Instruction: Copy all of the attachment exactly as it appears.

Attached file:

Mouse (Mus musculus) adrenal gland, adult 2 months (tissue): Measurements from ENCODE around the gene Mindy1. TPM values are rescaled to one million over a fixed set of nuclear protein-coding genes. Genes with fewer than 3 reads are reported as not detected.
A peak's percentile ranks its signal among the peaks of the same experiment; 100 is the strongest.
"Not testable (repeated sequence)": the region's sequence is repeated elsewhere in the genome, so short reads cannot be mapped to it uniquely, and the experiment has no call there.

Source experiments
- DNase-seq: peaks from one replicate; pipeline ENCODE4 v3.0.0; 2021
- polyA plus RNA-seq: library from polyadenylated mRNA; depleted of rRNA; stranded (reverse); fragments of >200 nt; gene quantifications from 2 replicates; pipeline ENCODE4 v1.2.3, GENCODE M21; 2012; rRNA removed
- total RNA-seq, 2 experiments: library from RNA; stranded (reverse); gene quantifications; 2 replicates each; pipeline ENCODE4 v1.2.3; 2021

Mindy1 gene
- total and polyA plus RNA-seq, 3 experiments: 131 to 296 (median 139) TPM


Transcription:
Mouse (Mus musculus) adrenal gland, adult 2 months (tissue): Measurements from ENCODE around the gene Mindy1. TPM values are rescaled to one million over a fixed set of nuclear protein-coding genes. Genes with fewer than 3 reads are reported as not detected.
A peak's percentile ranks its signal among the peaks of the same experiment; 100 is the strongest.
"Not testable (repeated sequence)": the region's sequence is repeated elsewhere in the genome, so short reads cannot be mapped to it uniquely, and the experiment has no call there.

Source experiments
- DNase-seq: peaks from one replicate; pipeline ENCODE4 v3.0.0; 2021
- polyA plus RNA-seq: library from polyadenylated mRNA; depleted of rRNA; stranded (reverse); fragments of >200 nt; gene quantifications from 2 replicates; pipeline ENCODE4 v1.2.3, GENCODE M21; 2012; rRNA removed
- total RNA-seq, 2 experiments: library from RNA; stranded (reverse); gene quantifications; 2 replicates each; pipeline ENCODE4 v1.2.3; 2021

Mindy1 gene
- total and polyA plus RNA-seq, 3 experiments: 131 to 296 (median 139) TPM